Why Hackers Have Small & Medium-Sized Organisations In Their Sights
Would you take the time - and risk - to hack one person, or hack one organisation with a payload in the thousands, if not hundreds of thousands?
It’s no secret that in recent years, hackers are well and truly targeting small and medium-sized organisations for an easy payday. It’s a war fought on many fronts: a ransomware attack, whereby a third-party essentially locks up all your data and networks, leaving you unable to even log in until a ransom is paid. There’s entry point attacks, where your small, humble organisation could be the point of entry for hacker to gain access to one of your customers or suppliers for further financial gain. There’s phishing attempts to get access to your company’s intellectual property and financial details; as well as all the details of your staff that are stored in your network.
There’s a lucrative black market out there for the sale of user data, including details that can be leveraged for identity-theft and various types of fraud that a hacker can gain from, and with the rise of that malevolent market, so too has the number of attacks on small businesses risen. A report from Symantec that came out a long, long time ago showed that between 2011-12, there was a 300% increase of cyberattacks on small businesses in the span of just twelve months. Statistics published in 2016 purported that 43 per cent of all cyber-attacks online were targetting small businesses; a staggering figure considering just how many targets there are out there, yet, small businesses seem to be taking nearly 50% of the damage. Verizon’s Data Breach Investigations Report claimed that 58% of the reported data breaches they were able to gather data for were targetting small businesses; organisations with 250 or fewer employees. Hiscox has released a report stating that there was a “sharp increase” in the number of reported cyberattacks on small firms, rising from 33% to 47% as well as medium-sized organisations which were up 63% from 36%.
In today’s landscape, insurer Gallagher estimates that there are 57,000 small and medium-sized organisations that would be forced to close their doors in the aftermath of a cyber breach within just 30 days. Data from Ventures shows that the cybercrime industry is set to cost the world’s economy as much as $6-trillion in just twelve month’s time; the scale of the problem businesses face is plain to be seen.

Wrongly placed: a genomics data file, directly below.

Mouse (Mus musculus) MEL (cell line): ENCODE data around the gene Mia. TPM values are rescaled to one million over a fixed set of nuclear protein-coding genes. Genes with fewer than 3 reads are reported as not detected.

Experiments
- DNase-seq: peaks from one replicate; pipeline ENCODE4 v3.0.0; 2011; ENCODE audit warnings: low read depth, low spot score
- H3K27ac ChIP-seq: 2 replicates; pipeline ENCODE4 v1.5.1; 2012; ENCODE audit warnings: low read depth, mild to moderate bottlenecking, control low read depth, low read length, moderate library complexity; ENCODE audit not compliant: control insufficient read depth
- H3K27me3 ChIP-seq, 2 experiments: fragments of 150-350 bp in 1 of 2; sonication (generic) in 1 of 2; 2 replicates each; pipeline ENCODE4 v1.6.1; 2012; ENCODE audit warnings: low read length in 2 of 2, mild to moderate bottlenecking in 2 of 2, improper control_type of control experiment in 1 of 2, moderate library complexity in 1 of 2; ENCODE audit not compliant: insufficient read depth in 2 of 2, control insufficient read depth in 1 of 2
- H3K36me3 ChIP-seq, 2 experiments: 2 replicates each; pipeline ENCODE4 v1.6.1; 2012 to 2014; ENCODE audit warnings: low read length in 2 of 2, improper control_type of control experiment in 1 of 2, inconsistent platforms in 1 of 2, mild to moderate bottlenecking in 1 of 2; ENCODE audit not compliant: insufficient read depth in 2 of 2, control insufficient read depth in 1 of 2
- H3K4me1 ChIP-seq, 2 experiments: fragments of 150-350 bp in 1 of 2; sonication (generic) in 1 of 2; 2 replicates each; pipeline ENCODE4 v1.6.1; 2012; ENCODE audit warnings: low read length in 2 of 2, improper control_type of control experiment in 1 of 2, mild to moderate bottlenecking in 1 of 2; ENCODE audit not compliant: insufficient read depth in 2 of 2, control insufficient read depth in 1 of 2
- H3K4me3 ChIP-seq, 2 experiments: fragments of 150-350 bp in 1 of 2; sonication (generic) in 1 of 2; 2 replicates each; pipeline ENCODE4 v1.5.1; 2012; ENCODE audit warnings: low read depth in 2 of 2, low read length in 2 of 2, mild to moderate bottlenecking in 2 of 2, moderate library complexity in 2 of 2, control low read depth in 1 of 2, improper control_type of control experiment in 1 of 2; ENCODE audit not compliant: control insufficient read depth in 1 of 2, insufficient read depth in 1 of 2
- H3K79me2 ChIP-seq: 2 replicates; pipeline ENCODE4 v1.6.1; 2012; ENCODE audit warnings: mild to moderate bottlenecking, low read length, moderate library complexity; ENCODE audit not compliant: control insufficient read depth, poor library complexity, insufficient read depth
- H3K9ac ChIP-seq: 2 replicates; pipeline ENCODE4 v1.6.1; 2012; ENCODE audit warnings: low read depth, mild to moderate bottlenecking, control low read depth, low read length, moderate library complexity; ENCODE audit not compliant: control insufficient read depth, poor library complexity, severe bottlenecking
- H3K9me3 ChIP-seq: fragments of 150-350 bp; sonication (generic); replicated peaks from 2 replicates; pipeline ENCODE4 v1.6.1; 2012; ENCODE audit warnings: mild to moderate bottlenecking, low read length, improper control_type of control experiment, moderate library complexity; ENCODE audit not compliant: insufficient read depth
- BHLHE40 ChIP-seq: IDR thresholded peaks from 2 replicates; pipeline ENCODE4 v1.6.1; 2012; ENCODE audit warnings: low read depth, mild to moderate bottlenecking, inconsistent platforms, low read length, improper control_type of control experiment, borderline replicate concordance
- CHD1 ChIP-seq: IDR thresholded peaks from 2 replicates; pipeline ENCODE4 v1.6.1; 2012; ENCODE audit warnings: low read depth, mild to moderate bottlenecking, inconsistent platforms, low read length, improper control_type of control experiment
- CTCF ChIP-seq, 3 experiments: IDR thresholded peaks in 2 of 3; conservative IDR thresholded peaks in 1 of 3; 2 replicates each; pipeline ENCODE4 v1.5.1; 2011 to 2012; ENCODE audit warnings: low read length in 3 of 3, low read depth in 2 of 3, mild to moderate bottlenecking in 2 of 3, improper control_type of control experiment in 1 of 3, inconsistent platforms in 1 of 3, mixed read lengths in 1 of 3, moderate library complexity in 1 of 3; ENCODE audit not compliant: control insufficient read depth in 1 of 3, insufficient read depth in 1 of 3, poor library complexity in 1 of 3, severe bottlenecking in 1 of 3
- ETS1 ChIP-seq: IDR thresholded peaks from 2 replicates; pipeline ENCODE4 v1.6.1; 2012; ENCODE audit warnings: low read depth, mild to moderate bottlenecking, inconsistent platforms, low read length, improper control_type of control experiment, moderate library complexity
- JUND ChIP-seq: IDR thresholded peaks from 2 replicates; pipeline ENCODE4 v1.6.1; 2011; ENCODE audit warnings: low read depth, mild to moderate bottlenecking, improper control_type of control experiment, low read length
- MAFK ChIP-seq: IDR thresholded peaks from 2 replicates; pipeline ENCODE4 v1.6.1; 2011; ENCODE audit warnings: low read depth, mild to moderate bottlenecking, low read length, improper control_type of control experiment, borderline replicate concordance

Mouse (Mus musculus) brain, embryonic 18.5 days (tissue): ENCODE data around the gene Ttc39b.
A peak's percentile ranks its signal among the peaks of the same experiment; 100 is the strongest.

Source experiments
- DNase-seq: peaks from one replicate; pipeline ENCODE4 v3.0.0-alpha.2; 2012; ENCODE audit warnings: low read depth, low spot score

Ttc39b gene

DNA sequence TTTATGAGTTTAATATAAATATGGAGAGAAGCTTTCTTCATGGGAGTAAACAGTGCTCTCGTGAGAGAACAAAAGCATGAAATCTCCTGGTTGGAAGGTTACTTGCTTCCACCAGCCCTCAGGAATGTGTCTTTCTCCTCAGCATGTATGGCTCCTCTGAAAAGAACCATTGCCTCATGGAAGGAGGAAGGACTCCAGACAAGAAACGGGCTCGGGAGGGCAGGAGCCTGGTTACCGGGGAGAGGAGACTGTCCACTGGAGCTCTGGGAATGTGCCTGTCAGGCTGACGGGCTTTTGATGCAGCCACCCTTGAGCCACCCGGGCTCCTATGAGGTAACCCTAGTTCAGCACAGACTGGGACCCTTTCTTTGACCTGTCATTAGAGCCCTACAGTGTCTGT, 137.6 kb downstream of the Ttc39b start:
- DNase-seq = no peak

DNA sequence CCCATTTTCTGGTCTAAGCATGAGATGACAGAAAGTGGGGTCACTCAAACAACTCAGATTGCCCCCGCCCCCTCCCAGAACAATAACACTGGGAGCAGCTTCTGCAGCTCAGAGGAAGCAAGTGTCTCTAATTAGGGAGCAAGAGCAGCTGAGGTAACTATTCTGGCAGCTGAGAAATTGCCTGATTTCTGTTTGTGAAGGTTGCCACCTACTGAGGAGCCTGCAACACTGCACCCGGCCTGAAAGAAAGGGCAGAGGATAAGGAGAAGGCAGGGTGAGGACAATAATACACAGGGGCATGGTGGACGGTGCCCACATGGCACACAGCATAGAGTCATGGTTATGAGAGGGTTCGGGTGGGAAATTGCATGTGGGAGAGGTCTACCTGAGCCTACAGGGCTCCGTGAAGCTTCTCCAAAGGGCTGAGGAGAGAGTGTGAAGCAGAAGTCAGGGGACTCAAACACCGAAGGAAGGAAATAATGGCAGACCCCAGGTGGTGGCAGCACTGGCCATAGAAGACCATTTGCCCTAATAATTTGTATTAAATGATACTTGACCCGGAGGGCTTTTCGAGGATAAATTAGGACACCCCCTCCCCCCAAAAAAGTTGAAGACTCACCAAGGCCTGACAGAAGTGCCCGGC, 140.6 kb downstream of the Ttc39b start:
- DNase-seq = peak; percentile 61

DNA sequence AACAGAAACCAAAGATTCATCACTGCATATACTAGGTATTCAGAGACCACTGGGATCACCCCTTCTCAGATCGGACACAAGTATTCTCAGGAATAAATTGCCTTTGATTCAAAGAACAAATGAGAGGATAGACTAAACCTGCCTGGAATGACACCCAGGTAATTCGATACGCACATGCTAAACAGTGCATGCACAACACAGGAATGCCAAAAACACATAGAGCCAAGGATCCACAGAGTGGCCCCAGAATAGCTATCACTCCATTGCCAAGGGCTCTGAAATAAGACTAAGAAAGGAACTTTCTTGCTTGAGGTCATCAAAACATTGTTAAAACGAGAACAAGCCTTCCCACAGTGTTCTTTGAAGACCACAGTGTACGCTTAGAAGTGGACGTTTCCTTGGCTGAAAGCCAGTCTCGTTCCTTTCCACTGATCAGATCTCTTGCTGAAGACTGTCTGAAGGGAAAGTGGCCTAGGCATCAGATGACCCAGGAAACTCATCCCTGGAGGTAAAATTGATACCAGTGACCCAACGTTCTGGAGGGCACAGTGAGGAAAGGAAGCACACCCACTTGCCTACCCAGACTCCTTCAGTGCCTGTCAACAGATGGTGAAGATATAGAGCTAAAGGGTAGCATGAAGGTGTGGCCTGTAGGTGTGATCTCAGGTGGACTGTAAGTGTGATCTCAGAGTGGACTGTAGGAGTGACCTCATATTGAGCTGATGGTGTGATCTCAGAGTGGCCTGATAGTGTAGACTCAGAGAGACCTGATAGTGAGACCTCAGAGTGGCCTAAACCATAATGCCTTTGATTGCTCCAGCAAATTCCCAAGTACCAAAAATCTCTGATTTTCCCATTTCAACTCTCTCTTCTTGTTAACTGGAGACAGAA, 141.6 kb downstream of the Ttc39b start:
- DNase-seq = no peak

John Brandon, contributing editor of Inc.com writes that “smaller companies are attractive because they tend to have weaker online security. They’re also doing more business than ever online via cloud services that don’t use strong encryption technology. To a hacker, that translates into reams of sensitive data behind a door with an easy lock to pick. If you have any Fortune 500 companies as customers, you’re an even more enticing target- you’re an entry point.”
There was a widely-published hack on Target in the U.S., where the hackers were able to access not just the names and personal details of customers, but their credit card details too. Tens of millions were swept up in the mess, and Target went, quite rightly, into damage control mode. There’s a little known fact about this case, however. Hackers gained access to Target’s network not by breaching the company’s fortified walls, but through a small air conditioning contractor. They were able to breach this contractor, and then, using the login information captured found themselves inside Target’s network.
Cyrus Walker, Managing Principal at Data Defenders told Forbes that “the threat environment is active and intense… A cybercriminal has a much greater opportunity for success in attacking a small business because small businesses are very weak in their security countermeasures,” exemplifying exactly what we’re talking about here. While the pot of gold might be smaller, a cybercriminal doesn’t need to invest too much of their time into compromising your organisation and then moving right onto the next. “Two key mistakes small companies make that leave them vulnerable to cyber-attacks are they assume they won’t be targeted and they don’t provide any cybersecurity training for their employees,” Walker continued to explain. “The top cybersecurity threat to small businesses is really an insider threat because employees let the cybercriminals in.”
The cost of these attacks on small business are severe, if not fatal. Statistics show that as many as 60% of small-to-medium-sized organisations that are hit by a cyberattack fail to recover and ultimately close their doors. Tragically, this wasn’t down to a lack of customers, falling revenues or having an undesirable product or service on the market, it was down to a cyber attack launched by a nefarious third-party looking for an easy pay-day.
Collateral damage in a war with no rules that is only set to intensify.
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